Mike Carney is one of fashion’s most powerful people.
The ex-NYPD cop has been in charge of granting access to New York Fashion Week shows for the last 24 years, since being hired on to the NYFW security team, now 50 people strong. Carney, a supervisor, has not missed a season since, working every day of the bi-annual event, from 7 a.m. until the last person leaves the last show.
On the last day of NYFW fall 2019, Carney recapped his fashion week experience to date, including what lengths people have gone to sneak into shows and what keeps him coming back.
Are people still trying to sneak into shows?
Of course. Sometimes they’re honest, like, “I just want to come in. I came all the way from Jersey. Please?” But people will try to come in with tickets to another show. Or they give someone else’s name. It happened years ago more than it does now — technology has changed a lot. It used to be simpler, with the table, the clipboard. Everyone wrote a seat number on an index card, and that’s how it worked.
So it was easier in the Bryant Park days?
There was a Staples across the street. All you had to do to get in was get to the check-in desk, just give some name and just see what they were doing. And then you would get turned away, go across the street and get an index card and write exactly what they were writing. I’d always send them back to the check-in desk, then I’d be behind them mouthing, “No.”
Do they learn their lesson?
I’ve seen people cry, but they usually just look up the next show to try to get into.
What about all the celebrities coming in and out — do they make your job harder?
We’ve never really had any problems with them. We have meetings every day, and we go over the A-list celebrities coming in; I like when there’s a younger person in the room, because I’m not sure who everyone is. But we always know who’s coming. Laura Bush was here once. And Paris Hilton used to come a lot, and the paparazzi would always try to get in. We just kept them out and made sure she got in safe.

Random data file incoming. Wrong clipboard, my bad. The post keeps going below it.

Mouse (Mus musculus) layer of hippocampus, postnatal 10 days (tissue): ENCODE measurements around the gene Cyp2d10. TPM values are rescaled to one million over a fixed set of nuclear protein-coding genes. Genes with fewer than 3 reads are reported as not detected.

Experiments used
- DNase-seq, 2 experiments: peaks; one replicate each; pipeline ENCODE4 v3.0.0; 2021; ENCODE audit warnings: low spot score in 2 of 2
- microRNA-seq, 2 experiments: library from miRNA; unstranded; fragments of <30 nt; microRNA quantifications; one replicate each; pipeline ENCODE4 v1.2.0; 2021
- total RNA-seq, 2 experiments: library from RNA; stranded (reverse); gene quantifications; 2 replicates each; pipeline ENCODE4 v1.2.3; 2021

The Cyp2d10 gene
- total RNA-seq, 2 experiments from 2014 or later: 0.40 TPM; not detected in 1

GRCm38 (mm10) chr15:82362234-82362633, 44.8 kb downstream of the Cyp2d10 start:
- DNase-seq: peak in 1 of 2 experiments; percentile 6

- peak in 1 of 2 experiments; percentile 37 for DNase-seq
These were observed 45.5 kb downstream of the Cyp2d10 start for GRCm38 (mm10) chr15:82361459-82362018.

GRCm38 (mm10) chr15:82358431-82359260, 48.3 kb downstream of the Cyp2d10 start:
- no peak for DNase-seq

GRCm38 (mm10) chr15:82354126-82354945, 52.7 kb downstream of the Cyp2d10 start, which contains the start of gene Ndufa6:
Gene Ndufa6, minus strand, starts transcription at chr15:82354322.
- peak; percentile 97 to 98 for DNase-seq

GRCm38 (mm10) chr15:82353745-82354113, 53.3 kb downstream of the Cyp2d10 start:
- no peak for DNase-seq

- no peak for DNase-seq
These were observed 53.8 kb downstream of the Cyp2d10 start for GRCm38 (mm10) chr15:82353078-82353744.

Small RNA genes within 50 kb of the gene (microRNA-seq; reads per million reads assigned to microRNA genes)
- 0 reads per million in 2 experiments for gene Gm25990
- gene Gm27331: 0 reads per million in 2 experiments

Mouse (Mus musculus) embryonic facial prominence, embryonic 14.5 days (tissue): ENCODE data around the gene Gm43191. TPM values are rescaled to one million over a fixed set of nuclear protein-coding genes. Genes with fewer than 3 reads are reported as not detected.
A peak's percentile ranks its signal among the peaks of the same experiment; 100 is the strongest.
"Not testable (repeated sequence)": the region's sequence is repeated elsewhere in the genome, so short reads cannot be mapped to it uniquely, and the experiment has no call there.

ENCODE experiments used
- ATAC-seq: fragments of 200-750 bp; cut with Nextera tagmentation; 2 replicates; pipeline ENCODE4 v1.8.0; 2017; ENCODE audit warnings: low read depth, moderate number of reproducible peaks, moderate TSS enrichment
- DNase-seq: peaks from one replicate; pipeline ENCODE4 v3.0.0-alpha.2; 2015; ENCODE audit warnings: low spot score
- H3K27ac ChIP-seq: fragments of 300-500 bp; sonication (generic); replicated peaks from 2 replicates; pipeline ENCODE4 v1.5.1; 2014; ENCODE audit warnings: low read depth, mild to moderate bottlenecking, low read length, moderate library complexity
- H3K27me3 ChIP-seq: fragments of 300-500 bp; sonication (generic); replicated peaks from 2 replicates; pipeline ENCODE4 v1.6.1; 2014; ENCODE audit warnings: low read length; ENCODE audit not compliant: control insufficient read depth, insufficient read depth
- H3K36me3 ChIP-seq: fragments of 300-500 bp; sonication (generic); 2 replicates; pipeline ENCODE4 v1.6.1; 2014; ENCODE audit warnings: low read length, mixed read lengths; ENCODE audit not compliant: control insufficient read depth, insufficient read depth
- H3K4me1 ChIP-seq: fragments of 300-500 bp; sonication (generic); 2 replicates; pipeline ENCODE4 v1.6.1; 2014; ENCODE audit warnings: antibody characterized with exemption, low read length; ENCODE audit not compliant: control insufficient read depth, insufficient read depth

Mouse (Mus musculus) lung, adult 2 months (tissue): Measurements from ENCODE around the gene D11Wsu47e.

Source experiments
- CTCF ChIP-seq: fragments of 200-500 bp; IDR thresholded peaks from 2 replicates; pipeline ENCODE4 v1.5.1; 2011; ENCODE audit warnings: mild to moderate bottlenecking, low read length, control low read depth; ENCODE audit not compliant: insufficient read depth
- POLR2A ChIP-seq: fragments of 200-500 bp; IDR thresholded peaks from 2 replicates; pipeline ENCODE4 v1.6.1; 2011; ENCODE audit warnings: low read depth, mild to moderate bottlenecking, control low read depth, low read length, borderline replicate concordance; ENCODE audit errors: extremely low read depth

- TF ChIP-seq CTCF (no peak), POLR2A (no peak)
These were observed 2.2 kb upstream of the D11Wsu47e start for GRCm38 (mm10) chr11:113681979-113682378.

So what’s happened on your watch that would qualify as a problem?
Years ago, at Bryant Park, we had some incidents — we had protesters come, PETA, stuff like that. We held them outside and made sure they didn’t get in. Nobody ever got hurt. But we were also here on 9/11. I remember it like it was the other day.
Were you in the tents [at Bryant Park]?
Yeah, we actually heard the plane go over. Then we had a couple of our guards coming in from Staten Island who had to call and say, ‘They closed the bridges.’ They were rehearsing the Oscar de la Renta show, and myself and my boss and Oscar’s bodyguard were standing backstage with [Oscar], and my boss got a phone call, like, “What happened?” From that moment on, all the stories started rolling out. It was the craziest day at fashion week, bar none.
What do you look forward to every season?
A lot of the security guys used to like going to see the Betsey Johnson show. We used to have somebody come to our post so we could go. We always loved that, and the crowd was always great. We miss having Betsey here. But now my favorite part of fashion week is when I see [former CFDA president] Stan Herman and he gives me a hug. How do you not love that guy?
So it’s not just another job for you.
I enjoy it. It’s long, but I’ve been doing it for so long, I know what coming. You can change the venue, change a lot of things, but it’s really basically the same. And people are genuinely happy to be here. It makes it fun.